Boeing 777 planes grounded by airlines in US and Japan after engine failure
Boeing Co said it recommended suspending the use of 777 jets with the same type of engine that shed debris over Denver at the weekend after U.S. regulators announced extra inspections and Japan suspended their use while considering further action, Reuters reports.
The moves involving Pratt & Whitney 4000 engines came after a United Airlines 777 landed safely at Denver International Airport on Saturday local time after its right engine failed.
United said the next day it would voluntarily and temporarily remove its 24 active planes, hours before Boeing's announcement.
Boeing said 69 of the planes were in service and 59 were in storage, at a time when airlines have grounded planes due to a plunge in demand associated with the COVID-19 pandemic.
The manufacturer recommended airlines suspend operations until U.S. regulators identified the appropriate inspection protocol.
The 777-200s and 777-300s affected are older and less fuel efficient than newer models and most operators are phasing them out of their fleets.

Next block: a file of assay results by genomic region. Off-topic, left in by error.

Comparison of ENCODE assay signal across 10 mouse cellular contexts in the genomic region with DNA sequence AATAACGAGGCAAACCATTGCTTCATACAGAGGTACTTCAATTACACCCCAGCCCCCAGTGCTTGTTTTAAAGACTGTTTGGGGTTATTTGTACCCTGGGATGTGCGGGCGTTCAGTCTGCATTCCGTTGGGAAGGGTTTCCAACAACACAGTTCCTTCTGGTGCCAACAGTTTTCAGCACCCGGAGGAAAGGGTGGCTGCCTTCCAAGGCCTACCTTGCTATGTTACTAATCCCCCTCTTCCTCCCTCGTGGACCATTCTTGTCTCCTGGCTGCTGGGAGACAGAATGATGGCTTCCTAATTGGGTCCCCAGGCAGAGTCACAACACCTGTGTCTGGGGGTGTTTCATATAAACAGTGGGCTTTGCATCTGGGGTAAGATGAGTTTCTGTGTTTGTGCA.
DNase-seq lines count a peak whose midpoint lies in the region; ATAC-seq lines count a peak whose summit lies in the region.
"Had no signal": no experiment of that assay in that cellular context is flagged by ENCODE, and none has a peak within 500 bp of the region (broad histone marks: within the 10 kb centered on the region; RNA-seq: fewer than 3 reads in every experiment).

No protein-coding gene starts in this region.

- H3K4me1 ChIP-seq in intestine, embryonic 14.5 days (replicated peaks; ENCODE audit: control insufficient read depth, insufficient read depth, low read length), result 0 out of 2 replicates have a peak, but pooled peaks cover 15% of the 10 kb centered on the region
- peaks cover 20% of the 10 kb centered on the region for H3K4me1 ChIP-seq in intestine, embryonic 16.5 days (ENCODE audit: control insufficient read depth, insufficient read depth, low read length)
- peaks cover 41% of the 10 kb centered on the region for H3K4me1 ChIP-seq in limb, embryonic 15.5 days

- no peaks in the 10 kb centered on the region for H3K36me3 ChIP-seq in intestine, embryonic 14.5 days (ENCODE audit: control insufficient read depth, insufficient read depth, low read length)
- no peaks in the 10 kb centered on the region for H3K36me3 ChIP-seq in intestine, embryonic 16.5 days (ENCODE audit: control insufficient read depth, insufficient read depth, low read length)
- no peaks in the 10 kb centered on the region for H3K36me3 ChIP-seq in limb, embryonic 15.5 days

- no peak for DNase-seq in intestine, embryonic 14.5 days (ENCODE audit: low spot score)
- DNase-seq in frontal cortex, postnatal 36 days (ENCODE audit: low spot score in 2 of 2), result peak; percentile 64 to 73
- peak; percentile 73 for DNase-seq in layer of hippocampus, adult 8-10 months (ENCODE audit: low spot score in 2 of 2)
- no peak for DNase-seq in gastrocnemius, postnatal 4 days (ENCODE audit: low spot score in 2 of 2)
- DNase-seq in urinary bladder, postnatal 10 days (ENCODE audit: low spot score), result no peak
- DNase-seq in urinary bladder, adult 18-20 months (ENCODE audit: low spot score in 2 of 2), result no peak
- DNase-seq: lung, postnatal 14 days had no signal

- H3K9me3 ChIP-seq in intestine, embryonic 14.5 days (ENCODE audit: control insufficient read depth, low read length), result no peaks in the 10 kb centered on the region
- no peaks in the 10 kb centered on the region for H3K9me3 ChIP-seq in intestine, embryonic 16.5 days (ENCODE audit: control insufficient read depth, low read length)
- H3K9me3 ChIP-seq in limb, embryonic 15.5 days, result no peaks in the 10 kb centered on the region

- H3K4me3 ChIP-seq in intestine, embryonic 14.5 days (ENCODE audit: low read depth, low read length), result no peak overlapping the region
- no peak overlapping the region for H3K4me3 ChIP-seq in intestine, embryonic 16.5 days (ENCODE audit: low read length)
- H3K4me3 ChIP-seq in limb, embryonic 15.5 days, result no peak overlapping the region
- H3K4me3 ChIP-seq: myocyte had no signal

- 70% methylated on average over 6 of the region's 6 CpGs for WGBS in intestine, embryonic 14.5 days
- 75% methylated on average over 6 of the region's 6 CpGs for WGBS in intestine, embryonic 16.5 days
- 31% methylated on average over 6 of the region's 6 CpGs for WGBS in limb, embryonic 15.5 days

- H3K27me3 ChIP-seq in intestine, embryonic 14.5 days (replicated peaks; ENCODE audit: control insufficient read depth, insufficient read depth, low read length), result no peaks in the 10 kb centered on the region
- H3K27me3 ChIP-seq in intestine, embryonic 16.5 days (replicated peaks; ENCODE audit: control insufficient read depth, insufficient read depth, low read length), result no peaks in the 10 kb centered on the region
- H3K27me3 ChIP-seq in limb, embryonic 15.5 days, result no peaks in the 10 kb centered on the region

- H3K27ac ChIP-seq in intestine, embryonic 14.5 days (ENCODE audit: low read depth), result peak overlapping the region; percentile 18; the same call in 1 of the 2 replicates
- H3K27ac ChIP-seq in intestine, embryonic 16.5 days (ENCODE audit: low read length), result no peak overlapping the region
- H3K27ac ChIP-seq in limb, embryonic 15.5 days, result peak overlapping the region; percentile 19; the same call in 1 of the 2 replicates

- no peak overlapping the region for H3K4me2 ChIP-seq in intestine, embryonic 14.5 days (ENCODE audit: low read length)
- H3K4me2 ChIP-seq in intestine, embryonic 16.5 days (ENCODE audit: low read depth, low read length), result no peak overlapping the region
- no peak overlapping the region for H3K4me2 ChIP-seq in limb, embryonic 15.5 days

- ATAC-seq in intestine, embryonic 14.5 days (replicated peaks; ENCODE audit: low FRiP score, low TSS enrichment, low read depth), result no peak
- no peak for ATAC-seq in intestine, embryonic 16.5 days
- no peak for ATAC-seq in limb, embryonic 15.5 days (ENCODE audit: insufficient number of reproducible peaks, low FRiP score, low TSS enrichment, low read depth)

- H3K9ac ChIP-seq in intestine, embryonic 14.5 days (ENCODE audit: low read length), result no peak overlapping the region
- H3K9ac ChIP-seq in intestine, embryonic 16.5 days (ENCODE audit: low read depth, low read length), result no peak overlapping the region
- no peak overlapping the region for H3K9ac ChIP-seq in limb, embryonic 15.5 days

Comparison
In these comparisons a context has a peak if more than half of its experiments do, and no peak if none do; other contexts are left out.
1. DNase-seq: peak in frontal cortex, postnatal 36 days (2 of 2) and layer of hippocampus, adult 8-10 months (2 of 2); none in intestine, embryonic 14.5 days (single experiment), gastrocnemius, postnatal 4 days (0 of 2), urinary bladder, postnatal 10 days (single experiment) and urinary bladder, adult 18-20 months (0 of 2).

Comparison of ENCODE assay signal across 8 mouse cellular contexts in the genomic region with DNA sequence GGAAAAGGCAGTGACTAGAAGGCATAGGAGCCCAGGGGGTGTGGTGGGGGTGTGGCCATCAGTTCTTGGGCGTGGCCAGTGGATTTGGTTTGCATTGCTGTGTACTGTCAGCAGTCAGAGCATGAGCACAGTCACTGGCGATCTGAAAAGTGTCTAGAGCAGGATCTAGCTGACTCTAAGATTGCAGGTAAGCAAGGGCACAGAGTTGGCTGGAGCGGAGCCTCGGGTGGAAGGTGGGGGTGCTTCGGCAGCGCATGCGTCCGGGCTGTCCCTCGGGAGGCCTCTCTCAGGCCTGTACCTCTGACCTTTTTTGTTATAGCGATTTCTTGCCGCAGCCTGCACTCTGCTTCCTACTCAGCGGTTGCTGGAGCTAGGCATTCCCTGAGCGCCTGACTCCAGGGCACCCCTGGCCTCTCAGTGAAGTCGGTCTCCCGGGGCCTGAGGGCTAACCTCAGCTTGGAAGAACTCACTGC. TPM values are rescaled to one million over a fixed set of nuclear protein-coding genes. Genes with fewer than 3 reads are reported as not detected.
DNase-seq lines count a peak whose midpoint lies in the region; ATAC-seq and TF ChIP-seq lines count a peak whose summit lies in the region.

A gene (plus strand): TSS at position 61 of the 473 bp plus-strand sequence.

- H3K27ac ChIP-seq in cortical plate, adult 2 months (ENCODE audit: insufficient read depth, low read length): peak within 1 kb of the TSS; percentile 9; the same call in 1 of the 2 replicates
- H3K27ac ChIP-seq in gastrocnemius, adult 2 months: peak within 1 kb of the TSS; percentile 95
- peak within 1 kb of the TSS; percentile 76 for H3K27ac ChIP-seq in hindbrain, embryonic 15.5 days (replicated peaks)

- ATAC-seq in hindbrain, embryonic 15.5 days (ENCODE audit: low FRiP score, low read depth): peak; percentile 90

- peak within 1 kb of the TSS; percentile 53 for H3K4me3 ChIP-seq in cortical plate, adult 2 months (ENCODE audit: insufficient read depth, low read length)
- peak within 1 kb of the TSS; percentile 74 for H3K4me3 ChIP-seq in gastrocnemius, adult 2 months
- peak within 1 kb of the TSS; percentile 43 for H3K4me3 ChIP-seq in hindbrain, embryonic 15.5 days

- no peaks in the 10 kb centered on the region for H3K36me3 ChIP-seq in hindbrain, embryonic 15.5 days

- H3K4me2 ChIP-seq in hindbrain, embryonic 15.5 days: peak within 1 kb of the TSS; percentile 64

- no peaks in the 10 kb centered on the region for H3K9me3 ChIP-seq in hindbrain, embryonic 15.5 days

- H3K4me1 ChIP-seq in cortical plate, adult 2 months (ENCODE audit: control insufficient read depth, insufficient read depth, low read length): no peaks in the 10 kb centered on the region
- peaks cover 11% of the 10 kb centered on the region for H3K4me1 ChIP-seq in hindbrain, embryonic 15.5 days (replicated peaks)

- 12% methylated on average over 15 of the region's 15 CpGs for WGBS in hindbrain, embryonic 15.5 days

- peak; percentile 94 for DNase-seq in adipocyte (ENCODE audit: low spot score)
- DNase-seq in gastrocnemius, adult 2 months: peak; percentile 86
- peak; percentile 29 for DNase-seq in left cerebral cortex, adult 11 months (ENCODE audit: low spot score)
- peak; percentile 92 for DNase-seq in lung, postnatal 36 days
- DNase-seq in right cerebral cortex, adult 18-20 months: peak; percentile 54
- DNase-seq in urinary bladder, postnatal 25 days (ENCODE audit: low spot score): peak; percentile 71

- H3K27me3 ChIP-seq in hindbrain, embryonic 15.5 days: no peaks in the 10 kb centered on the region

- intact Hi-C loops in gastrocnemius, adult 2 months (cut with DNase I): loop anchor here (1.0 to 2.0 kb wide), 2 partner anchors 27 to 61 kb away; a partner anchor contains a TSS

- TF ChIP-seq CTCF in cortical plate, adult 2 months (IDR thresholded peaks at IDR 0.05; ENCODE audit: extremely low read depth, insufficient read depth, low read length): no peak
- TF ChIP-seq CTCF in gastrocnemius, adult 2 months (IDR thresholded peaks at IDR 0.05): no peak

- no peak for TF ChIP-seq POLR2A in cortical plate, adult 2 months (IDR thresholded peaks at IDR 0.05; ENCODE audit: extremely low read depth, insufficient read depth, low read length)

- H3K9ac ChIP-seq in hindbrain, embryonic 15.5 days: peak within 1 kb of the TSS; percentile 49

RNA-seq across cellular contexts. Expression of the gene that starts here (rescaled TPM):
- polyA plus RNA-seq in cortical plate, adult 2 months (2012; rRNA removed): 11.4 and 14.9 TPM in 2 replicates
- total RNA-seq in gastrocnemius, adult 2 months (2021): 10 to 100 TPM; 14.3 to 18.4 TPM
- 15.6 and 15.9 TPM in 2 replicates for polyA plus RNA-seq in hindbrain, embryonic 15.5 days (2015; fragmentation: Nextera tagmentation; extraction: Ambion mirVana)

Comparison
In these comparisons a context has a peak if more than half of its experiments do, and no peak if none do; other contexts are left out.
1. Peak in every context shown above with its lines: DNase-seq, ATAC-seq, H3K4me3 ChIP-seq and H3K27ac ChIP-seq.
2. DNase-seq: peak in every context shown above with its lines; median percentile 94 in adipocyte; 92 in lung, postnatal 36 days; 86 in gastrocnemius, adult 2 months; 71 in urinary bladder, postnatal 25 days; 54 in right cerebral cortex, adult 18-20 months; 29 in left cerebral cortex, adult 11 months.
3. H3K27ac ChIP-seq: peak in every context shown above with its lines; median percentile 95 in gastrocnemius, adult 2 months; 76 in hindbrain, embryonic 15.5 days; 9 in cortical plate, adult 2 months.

Images posted by police in Broomfield, Colorado showed significant plane debris on the ground, including an engine cowling scattered outside a home and what appeared to be other parts in a field.
The National Transportation Safety Board (NTSB) said its initial examination of the plane indicated most of the damage was confined to the right engine, with only minor damage to the airplane.
It said the inlet and casing separated from the engine and two fan blades were fractured, while the remainder of the fan blades exhibited damage.
Japan's transport ministry ordered Japan Airlines Co Ltd (JAL) and ANA Holdings Inc to suspend the use of 777s with P&W4000 engines while it considered whether to take additional measures.
The ministry said that on Dec. 4, 2020, a JAL flight from Naha Airport to Tokyo International Airport returned to the airport due to a malfunction in the left engine about 100 kilometres north of Naha Airport.
That plane was the same age as the 26-year-old United Airlines plane involved in the latest incident.